One of the strongest driving factors for any person is emotion. Emotion works to both increase the probability of action as well as to increase the intensity or regularity of said action. We often speak about passion. We understand that being passionate about any given subject helps us focus on the subject more vividly as well for longer durations.
Passion itself, however, has different underlying emotions that allow it to motivate and move us the way that it does. A regular man may not be able to move a mountain, but a passionate man will figure out a way to get the job done. Passion drives us the way it does because it itself is fueled by emotions. Passion is purpose; in order to truly believe that you have a purpose, the subject matter must elicit a strong emotional response. Whether it be excitement, sadness or anger, the one tool that will guarantee maximum assertiveness is aggression.
Controlled and collected aggressiveness is the key to successful endeavors. Whether it be in your personal life or in your professional life, without aggression you will not be able to beat out the competition — and there is always competition. Whether or not you wish to acknowledge it, the fact is that we are programmed by nature to compete and to outdo others.
We are created in such a way as to not only do what we must to survive, but also to do what we must to flourish and to win. It is arguable that nature only instills the strong desire for survival within us while social constructs of our own doing have instilled the need to be superior to our neighbors. Either way, it stands that as human beings, we need to survive, we need to compete, we need to fight, and in order for us to be satisfied, we need to win. Without aggression this is impossible.
There are different forms of aggression; the one that I am advocating in particular is not the kind purely driven by emotions. While we are animals, we are not just any animals. We are the most intelligent animals on the planet. We were given the ability to become masters over our emotions — unlike the rest of the living creatures in the world.
We can decide whether or not we wish to act on an emotion and to what extent we wish to pursue a course of action. This is not to say that we are not influenced by emotions — obviously we are. By definition, emotions must influence us. However, the way in which we decide to act upon these elicited emotions, we do have say over. Controlled and methodical aggression is something that no other species is capable of. It is something that is not always easy to control, but when done so properly is a weapon unlike any other.
There are two main advantages that aggressiveness allows for: one, it allows for continuously replenished motivation; two, because it is focused outward those that are exposed to aggression will react to it — a reaction that is often at times predictable as well as self-damaging. Now, when I say that you need to be aggressive when you deal with others, it is not to say that you need to be aggressive toward others.
It is the aggressive pursuit that is key. Let's say for example that you run into a beautiful woman at the coffee shop. You begin to make small talk and flirtation arises. You know that what you want is to take this girl out for dinner. So you ask her if she'd be willing to give you her number — she turns you down.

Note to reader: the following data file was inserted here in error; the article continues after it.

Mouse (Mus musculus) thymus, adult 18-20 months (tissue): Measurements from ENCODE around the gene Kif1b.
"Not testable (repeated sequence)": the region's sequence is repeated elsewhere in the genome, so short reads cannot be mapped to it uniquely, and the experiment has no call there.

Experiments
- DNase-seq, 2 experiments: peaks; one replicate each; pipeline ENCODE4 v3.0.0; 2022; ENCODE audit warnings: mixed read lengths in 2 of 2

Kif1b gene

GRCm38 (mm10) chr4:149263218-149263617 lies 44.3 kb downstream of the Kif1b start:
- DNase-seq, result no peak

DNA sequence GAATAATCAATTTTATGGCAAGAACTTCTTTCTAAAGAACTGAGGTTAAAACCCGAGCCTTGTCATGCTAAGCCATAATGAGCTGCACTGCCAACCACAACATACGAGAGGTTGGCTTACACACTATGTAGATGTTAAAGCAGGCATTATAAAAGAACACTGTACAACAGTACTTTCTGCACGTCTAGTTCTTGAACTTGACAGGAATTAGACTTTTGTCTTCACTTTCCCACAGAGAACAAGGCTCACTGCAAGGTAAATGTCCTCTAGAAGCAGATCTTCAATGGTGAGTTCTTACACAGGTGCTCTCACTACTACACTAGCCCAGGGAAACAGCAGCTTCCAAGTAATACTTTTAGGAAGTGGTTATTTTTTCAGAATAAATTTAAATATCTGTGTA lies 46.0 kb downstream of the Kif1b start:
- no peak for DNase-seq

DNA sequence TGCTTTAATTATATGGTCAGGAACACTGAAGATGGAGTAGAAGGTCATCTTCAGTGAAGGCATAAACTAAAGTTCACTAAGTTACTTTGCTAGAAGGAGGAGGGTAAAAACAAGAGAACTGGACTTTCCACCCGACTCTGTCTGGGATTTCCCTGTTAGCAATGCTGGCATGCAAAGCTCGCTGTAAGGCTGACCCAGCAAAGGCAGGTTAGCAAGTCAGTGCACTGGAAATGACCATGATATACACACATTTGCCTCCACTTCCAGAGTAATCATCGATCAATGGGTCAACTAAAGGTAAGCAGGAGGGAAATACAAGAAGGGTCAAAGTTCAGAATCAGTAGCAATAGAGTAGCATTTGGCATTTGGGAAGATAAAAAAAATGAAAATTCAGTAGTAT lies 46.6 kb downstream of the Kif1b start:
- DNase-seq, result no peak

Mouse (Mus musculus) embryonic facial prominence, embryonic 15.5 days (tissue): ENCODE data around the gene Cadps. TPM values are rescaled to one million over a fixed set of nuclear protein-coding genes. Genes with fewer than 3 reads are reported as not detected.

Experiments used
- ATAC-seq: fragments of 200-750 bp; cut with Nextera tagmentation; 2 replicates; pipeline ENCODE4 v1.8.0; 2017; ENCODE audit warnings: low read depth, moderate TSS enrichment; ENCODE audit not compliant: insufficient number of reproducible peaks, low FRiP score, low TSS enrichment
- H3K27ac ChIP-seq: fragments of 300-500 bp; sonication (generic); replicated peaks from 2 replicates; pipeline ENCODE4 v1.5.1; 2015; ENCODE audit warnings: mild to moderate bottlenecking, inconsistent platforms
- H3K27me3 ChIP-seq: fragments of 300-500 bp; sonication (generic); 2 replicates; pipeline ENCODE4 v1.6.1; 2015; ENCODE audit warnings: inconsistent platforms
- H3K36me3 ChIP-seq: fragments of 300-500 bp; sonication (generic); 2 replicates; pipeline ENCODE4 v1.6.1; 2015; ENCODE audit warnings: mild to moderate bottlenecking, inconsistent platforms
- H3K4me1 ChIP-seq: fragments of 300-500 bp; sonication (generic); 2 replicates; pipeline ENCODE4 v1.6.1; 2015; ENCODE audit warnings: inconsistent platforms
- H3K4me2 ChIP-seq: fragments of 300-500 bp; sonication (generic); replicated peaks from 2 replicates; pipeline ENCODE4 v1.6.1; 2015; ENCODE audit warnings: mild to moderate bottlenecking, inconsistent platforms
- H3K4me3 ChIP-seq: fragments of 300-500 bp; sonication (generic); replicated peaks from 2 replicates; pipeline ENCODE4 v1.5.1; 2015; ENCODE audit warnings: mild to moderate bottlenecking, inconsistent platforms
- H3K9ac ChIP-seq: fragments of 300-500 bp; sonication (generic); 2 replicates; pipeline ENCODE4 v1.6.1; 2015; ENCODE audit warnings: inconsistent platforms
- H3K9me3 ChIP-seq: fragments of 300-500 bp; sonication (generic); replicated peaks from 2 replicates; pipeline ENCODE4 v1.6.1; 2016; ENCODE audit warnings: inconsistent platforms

From her body language, you can tell that she has some interest in you, but you can also tell that this woman in particular is a bit more reserved than most. She may very well be willing to go out to dinner with you if she knew you better. Maybe she just needs a bit more convincing. At this point, you can either accept defeat or pursue her more aggressively.
Women want to understand that they are wanted, that the guy is willing to make an extra effort to spend time with them — that they are not just any other woman. Ask her to sit down for a few moments to chat and drink the coffees you just purchased; tell her that you are sure that you can convince her to go out with you if she just got to know you a little better. If that doesn't work, then you write her off as a lost cause and you move on knowing that you did all that you could.
That's what aggression entails — doing all that you can possibly do before throwing in the towel. It can be as simple as asking a woman to give you a few minutes of her day to talk or it could entail being actively aggressive toward someone you view as your opponent. There are times when aggression toward a particular individual is both beneficial and necessary.
When it comes to your career, outward aggression can be your best friend. Whether direct or passive, as long as the intended recipient gets the relayed message, you have done the job. This is especially beneficial when working on a negotiation. Again, it is important to keep in mind that calm and controlled aggression is what you are looking to employ. You cannot allow your emotions to take the wheel; your emotions should play as little part as possible — preferably not at all.
When directing aggression toward an opponent, what you are looking to do is to either have him cower or have him retaliate over the top; you want him to either be scared of you or to make him overly aggressive to the point where he will slip up and make a mistake. Showing aggression toward someone in business dealings allows you to see how they react under pressure and allows you to use this knowledge to your advantage.
If you notice they have no backbone, then pressing harder will make them too scared to compete. If they are hotheaded, then putting more pressure on them will cause them to boil and make poor decisions. If your opponent is able to keep the same level of cool as you, then at least you know the person that you are dealing with is someone to watch out for.
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